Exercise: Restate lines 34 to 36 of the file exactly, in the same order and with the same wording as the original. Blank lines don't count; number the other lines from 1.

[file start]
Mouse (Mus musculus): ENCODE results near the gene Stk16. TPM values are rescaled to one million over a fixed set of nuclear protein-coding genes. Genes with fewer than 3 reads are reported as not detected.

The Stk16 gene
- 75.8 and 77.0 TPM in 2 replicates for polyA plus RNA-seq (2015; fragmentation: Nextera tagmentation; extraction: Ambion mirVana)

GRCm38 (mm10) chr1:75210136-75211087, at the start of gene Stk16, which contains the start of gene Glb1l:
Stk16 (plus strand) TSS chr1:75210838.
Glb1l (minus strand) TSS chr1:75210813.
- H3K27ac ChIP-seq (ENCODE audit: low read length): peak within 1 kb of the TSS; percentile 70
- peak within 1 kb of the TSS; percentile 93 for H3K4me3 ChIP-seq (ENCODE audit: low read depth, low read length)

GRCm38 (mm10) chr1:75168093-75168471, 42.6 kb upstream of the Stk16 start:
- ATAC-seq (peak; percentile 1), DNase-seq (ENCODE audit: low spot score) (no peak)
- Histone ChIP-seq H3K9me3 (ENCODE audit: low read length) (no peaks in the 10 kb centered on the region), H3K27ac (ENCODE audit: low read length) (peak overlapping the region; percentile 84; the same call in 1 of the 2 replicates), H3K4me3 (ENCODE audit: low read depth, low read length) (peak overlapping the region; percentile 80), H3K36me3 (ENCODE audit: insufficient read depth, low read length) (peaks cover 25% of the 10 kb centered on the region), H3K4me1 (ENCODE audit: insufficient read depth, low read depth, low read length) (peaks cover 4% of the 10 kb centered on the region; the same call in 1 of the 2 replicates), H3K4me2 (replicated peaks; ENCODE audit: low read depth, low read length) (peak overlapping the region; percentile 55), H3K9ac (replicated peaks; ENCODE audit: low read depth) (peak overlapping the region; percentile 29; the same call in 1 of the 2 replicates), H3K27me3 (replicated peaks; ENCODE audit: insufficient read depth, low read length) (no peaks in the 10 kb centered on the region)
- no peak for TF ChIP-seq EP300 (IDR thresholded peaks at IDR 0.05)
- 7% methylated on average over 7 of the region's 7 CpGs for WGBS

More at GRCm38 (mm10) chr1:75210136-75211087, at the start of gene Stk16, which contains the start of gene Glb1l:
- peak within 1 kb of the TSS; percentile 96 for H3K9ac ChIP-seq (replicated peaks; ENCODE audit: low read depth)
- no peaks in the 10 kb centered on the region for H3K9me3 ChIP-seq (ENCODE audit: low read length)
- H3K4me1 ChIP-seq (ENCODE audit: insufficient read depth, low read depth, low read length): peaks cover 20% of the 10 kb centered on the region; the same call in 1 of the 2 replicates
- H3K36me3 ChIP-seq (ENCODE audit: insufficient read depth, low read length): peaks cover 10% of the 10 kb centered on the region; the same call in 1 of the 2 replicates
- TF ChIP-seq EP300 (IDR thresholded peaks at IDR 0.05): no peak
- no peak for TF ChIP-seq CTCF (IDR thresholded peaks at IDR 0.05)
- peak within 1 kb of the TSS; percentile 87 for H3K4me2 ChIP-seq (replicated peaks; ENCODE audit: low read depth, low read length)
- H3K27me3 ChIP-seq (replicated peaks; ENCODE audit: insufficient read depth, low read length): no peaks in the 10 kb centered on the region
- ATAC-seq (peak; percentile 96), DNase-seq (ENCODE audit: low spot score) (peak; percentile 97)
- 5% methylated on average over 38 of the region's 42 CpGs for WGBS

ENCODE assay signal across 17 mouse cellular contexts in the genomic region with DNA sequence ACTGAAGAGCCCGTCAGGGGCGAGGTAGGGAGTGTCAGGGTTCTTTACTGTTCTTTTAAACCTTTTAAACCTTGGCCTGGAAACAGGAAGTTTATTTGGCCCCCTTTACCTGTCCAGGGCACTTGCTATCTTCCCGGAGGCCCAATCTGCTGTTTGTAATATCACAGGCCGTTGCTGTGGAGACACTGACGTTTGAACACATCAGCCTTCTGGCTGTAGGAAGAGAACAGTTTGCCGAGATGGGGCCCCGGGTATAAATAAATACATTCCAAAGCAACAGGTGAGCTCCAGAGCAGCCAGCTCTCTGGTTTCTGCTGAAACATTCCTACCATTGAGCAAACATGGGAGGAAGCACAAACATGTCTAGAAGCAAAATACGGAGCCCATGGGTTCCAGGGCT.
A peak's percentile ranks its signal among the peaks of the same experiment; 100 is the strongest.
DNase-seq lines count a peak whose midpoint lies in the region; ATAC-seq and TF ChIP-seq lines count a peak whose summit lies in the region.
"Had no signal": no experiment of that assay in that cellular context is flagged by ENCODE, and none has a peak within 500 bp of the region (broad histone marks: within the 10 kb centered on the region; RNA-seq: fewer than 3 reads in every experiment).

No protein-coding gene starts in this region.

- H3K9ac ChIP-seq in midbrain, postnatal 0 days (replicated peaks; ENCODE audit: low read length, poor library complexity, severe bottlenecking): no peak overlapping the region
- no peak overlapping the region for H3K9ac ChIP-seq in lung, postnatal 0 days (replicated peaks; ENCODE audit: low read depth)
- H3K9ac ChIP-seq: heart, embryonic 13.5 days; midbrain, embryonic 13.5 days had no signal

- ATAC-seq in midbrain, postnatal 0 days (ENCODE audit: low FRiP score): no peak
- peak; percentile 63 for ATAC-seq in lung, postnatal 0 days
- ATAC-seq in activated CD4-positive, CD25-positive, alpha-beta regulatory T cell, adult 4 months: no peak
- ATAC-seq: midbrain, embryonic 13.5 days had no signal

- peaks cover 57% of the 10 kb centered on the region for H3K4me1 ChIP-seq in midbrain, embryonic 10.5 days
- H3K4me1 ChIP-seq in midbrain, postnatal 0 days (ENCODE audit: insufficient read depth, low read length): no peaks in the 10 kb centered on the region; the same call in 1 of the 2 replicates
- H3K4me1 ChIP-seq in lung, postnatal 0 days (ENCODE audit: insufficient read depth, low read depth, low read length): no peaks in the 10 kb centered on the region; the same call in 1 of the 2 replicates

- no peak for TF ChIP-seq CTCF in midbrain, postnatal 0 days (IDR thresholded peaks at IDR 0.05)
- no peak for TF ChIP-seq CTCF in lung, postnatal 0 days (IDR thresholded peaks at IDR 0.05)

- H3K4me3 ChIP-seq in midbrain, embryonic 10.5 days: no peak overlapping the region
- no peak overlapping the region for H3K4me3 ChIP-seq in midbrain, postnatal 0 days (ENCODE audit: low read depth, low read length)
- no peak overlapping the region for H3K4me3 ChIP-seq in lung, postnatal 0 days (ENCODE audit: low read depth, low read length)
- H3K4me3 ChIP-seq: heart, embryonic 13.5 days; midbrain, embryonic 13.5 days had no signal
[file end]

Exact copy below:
- peak; percentile 63 for ATAC-seq in lung, postnatal 0 days
- ATAC-seq in activated CD4-positive, CD25-positive, alpha-beta regulatory T cell, adult 4 months: no peak
- ATAC-seq: midbrain, embryonic 13.5 days had no signal